f)      A barter system can be just effective as a single currency
g)     Property rights can be effectively maintained through the “honor system”
h)    International relations should be conducted by each individual

If none of these concepts seem unreasonable to you, you are firmly in the red corner and seem very (perhaps overly unless you are Carlos Slim, Bill Gates or Warren Buffet) confident of your ability to “go it alone”.

In the blue corner, we have those persons who are convinced their administration should assist them every step of the way. Their expectations are simple:

a)     A subsidized college education for anyone who wants it
b)    Free universal health care
c)     Perpetual unemployment benefits for the unemployed, regardless of the reason, effort or motivation given
d)    Perpetual disability benefits regardless of the cause, effort or associated motivation
e)     Everyone gets the chance to go on “Dancing with the Stars” – no exceptions
f)      Every child shall have two quality parents provided to them
g)     These parents shall be supervised by two other professional parents to ensure the job is done correctly
h)    No child shall be allowed to cry or have a bad experience for more than ten minutes a day or a cumulative hour in any one week

If none of these concepts seem unreasonable to you, you are firmly in the blue corner and may be overly reliant on help that may never come.

If you’re not in the red corner, you can see some role for government in facilitating the success of its citizens. If you’re not in the blue corner you might agree there is a limit to how involved any administration should get in the day to day activities of its population. If you’re not in either corner, you may be in the purple open space – who knows?

While defining the unprotected may be an exercise in its own right, I feel confident of two things:

  1. If the government doesn’t protect the unprotected, there’s no guarantee anyone else will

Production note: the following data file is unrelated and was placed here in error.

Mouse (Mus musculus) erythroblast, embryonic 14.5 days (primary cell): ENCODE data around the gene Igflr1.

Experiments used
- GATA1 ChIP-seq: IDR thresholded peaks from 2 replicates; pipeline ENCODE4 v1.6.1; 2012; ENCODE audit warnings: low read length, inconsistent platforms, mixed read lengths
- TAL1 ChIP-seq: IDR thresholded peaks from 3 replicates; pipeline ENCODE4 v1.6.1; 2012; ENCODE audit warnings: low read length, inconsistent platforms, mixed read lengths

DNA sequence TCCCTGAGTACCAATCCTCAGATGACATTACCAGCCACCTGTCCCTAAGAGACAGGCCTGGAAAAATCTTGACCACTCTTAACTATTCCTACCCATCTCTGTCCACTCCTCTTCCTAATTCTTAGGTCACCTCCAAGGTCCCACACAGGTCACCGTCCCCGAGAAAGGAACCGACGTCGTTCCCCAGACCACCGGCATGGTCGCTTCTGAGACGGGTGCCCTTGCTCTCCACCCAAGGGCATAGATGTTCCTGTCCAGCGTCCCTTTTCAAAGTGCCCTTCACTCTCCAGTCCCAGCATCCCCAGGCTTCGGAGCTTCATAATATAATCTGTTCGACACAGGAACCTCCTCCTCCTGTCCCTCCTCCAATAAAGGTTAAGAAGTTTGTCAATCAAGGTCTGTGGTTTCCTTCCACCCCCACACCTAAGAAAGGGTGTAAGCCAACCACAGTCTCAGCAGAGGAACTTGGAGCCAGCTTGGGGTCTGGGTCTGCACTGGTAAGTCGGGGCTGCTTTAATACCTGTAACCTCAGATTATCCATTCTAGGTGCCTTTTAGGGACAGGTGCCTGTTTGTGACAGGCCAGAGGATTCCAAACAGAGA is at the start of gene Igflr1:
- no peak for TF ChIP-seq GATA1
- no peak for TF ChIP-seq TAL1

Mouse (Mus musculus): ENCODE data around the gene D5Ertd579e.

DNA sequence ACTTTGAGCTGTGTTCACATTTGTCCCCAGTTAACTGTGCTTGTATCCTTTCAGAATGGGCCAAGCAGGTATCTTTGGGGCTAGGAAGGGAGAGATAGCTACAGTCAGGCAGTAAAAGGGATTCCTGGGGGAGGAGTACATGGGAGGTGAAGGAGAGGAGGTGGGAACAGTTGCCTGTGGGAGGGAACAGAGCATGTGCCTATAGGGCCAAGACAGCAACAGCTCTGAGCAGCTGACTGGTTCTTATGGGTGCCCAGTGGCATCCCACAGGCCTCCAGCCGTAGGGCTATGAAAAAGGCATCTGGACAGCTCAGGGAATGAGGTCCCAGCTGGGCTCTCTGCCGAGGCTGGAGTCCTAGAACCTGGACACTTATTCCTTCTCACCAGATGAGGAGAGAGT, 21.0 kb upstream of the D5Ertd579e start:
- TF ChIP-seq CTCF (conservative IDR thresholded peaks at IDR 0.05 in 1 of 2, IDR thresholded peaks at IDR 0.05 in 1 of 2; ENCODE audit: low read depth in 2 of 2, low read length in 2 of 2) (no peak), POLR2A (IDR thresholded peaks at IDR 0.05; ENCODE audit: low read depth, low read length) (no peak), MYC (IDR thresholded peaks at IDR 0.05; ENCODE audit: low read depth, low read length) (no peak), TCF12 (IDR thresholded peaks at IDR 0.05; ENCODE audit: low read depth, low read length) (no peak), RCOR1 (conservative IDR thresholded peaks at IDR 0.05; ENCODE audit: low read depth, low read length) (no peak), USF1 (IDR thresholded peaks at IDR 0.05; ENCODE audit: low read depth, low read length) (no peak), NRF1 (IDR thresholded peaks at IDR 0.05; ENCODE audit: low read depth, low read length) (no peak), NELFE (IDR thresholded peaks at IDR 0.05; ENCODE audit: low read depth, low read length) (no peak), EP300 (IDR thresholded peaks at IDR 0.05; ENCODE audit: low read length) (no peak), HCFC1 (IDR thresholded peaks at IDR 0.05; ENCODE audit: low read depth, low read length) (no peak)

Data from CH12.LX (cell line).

2. “A nation’s greatness is measured by how it treats its weakest members” (attributed to Mahatma Gandhi, amongst others).

Conclusion:

Government may be messy, poorly executed, ridiculously political and exceedingly frustrating, but it is necessary for our society to function and prosper. The alternatives we have, and the areas we can improve, are for us to explore and resolve.


AS ALWAYS, YOUR COMMENTS ARE WELCOMED WITH OPEN ARMS – ANY INSIGHTS, WISELY PHRASED OBJECTIONS, OR ADDITIONS, WILL BE CONSIDERED AND ADDED IF SEEN FIT. MAY THE DISCUSSIONS BEGIN!

2 Comments
  1. sberoza permalink
    August 30, 2011 8:38 pm

    As a political science instructor, I appreciate you supporting and giving answers to why we need a government! I may pose this same question to my students and see what kind of answers they can come up with.

    One small grammar note (sorry…I grew up with a journalist as a mother and it’s hard to turn it off)…In the sentence, “f) A barter system can be just effective as a single currency” I think you are missing an “as” between “just” and “effective.”

    • Justin permalink
      August 31, 2011 6:18 am

      Thanks for the comments and grammar note – all are appreciated (and grammar sanity has been returned! 🙂 Thanks!